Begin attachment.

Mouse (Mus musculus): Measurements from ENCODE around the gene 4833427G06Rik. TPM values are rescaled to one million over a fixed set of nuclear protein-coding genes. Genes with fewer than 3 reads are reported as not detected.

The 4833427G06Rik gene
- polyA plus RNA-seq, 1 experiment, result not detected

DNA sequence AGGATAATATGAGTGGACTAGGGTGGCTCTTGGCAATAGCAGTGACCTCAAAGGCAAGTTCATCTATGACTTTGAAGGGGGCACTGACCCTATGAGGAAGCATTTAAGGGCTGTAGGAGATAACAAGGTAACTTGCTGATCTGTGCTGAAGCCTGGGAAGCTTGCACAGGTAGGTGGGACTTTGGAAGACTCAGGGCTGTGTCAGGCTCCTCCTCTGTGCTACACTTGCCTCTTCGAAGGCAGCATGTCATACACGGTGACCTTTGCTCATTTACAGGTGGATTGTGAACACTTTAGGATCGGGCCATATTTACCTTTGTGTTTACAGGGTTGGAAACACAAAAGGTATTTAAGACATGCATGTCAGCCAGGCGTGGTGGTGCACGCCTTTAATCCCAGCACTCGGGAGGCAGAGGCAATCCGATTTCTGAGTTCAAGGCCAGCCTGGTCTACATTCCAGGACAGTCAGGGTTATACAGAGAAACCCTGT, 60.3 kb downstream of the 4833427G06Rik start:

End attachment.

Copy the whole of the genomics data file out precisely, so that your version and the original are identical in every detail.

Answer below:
Mouse (Mus musculus): Measurements from ENCODE around the gene 4833427G06Rik. TPM values are rescaled to one million over a fixed set of nuclear protein-coding genes. Genes with fewer than 3 reads are reported as not detected.

The 4833427G06Rik gene
- polyA plus RNA-seq, 1 experiment, result not detected

DNA sequence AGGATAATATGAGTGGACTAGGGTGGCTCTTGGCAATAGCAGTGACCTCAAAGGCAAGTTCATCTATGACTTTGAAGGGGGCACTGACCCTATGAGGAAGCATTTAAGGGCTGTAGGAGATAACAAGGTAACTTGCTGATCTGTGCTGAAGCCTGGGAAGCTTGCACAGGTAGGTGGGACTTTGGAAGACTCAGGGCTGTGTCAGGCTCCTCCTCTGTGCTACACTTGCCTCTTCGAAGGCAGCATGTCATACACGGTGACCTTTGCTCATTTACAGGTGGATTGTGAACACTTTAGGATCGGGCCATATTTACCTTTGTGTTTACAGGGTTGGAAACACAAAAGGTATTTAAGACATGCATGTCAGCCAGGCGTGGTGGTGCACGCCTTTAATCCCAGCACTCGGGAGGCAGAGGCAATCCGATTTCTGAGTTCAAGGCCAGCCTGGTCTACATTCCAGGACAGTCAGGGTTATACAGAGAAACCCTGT, 60.3 kb downstream of the 4833427G06Rik start: